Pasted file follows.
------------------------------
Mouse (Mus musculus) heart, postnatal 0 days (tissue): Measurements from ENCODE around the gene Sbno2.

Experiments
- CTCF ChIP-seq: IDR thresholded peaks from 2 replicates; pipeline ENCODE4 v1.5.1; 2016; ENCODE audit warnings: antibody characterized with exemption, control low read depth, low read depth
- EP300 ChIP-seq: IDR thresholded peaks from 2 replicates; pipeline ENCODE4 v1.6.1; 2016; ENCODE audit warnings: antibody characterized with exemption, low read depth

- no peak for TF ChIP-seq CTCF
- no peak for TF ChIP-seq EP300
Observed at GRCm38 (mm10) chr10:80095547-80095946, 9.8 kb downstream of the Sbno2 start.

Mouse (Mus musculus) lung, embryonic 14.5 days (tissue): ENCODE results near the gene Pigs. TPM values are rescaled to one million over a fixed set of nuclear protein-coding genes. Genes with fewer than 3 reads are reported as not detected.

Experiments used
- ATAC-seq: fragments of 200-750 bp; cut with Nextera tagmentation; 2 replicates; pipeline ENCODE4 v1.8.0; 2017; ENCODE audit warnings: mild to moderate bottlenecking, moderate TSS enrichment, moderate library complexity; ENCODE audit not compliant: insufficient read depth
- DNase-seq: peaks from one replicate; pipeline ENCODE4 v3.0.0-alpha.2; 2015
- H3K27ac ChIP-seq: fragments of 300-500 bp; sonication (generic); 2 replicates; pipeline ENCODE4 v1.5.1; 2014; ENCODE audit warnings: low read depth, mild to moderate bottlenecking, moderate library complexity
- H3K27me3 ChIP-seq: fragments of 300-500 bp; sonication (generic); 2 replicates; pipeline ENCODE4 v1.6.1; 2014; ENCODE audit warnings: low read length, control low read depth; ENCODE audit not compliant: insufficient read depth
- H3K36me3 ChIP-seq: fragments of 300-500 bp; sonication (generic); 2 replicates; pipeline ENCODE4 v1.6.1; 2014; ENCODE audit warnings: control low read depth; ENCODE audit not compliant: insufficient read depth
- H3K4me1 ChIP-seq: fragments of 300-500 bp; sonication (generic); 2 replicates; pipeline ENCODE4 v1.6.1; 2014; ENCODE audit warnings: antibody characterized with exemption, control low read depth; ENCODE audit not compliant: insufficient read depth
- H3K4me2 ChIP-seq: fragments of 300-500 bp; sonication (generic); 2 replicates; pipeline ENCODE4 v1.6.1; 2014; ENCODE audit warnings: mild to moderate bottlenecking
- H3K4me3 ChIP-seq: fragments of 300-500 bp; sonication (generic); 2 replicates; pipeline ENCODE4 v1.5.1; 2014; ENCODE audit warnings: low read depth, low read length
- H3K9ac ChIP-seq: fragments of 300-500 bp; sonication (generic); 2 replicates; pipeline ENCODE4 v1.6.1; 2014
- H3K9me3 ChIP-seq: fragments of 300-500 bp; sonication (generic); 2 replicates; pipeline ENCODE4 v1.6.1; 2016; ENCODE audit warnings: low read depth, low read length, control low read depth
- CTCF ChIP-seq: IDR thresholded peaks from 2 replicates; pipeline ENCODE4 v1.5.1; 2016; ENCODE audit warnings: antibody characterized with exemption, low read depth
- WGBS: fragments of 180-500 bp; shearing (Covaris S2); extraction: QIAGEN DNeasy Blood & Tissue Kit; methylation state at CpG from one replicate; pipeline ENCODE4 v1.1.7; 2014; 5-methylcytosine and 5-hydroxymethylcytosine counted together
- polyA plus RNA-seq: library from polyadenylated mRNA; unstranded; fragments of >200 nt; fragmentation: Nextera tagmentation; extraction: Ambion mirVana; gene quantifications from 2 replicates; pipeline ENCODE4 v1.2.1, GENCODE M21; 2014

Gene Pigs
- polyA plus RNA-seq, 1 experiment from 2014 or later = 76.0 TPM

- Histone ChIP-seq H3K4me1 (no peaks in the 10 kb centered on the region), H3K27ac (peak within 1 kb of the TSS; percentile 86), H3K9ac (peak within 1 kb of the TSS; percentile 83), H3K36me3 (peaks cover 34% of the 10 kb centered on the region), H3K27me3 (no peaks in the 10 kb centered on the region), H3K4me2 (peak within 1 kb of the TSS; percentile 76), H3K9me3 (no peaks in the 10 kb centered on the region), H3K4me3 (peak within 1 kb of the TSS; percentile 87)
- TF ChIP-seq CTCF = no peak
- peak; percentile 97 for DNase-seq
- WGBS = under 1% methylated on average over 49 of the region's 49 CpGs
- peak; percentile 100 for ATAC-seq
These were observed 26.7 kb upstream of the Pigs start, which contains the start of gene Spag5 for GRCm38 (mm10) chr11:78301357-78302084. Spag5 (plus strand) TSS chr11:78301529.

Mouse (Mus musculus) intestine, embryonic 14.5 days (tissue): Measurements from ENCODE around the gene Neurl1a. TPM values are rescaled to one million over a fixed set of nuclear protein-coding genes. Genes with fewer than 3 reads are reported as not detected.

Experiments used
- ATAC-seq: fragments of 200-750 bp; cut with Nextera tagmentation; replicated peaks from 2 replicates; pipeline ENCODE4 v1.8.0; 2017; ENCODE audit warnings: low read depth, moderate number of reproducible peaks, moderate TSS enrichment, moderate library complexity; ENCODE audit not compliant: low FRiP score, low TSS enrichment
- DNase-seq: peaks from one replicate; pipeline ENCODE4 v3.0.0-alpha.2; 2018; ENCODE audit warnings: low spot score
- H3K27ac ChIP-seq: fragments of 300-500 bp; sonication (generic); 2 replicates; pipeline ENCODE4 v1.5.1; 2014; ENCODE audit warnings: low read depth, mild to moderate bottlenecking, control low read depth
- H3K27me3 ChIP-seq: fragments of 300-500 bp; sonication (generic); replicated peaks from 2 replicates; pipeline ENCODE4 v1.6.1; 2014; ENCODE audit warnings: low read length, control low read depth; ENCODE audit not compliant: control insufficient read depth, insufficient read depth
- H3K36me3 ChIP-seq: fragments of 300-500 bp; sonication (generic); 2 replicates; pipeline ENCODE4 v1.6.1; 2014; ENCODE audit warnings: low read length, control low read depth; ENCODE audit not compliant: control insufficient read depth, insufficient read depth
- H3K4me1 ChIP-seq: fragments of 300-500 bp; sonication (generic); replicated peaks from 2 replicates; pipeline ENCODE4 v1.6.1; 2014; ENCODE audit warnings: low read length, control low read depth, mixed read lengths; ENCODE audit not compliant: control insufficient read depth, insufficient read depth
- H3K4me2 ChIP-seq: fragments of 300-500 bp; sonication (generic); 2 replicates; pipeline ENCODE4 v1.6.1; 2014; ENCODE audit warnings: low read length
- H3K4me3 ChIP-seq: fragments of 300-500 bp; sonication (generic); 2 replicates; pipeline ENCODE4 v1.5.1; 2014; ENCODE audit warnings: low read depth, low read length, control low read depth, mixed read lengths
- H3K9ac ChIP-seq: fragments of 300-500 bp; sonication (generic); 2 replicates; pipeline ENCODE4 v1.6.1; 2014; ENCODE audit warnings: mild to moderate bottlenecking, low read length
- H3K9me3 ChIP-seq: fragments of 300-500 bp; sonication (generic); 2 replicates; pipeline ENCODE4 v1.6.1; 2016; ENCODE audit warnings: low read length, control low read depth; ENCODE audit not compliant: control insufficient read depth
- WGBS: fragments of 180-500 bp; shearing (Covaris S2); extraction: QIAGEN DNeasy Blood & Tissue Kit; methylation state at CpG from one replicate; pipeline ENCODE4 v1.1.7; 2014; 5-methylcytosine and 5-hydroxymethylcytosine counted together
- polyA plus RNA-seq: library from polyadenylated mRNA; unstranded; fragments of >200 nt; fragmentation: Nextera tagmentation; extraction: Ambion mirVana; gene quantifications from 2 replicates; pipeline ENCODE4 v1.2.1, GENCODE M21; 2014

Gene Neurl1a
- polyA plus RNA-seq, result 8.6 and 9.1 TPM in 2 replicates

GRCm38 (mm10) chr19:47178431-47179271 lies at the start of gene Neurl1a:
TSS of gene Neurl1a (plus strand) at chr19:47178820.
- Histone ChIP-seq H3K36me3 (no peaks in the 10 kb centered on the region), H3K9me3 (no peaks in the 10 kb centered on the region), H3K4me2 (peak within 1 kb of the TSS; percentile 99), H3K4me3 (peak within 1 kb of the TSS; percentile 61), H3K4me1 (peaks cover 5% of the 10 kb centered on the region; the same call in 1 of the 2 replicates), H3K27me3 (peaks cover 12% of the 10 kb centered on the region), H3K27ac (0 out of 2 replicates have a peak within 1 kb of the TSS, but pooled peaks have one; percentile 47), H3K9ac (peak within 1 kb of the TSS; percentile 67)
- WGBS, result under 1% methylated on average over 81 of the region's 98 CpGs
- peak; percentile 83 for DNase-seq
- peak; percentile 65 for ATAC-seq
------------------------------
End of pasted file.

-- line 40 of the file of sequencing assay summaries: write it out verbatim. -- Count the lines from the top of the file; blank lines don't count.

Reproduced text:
- H3K4me3 ChIP-seq: fragments of 300-500 bp; sonication (generic); 2 replicates; pipeline ENCODE4 v1.5.1; 2014; ENCODE audit warnings: low read depth, low read length, control low read depth, mixed read lengths